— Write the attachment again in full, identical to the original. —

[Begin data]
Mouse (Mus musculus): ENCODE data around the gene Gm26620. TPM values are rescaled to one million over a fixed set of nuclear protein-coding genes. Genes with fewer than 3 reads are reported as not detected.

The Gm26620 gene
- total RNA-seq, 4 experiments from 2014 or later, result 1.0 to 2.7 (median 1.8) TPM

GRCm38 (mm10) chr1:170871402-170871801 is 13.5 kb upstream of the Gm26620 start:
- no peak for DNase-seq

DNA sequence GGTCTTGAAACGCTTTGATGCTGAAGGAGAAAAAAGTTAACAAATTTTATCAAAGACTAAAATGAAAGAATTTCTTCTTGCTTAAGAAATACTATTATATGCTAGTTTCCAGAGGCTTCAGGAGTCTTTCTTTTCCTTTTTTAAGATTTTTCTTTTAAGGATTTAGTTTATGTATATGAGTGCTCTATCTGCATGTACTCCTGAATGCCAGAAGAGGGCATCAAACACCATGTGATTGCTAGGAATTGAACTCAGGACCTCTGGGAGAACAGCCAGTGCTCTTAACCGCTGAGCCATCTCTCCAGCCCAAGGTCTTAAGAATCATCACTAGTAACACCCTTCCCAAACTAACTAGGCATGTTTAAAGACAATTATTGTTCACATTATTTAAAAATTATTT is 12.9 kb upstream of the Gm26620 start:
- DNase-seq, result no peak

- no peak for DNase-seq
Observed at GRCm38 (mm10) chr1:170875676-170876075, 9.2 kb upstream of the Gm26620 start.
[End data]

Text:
Mouse (Mus musculus): ENCODE data around the gene Gm26620. TPM values are rescaled to one million over a fixed set of nuclear protein-coding genes. Genes with fewer than 3 reads are reported as not detected.

The Gm26620 gene
- total RNA-seq, 4 experiments from 2014 or later, result 1.0 to 2.7 (median 1.8) TPM

GRCm38 (mm10) chr1:170871402-170871801 is 13.5 kb upstream of the Gm26620 start:
- no peak for DNase-seq

DNA sequence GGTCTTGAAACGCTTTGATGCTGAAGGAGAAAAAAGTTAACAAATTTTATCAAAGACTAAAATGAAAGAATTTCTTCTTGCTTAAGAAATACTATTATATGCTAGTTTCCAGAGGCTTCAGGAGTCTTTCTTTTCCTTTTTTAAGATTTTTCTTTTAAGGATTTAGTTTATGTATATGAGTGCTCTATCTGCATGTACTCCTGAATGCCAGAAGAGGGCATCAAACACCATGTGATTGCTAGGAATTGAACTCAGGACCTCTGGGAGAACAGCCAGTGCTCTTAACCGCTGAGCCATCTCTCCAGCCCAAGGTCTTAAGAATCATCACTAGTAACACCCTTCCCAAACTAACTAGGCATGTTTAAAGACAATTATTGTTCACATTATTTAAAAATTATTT is 12.9 kb upstream of the Gm26620 start:
- DNase-seq, result no peak

- no peak for DNase-seq
Observed at GRCm38 (mm10) chr1:170875676-170876075, 9.2 kb upstream of the Gm26620 start.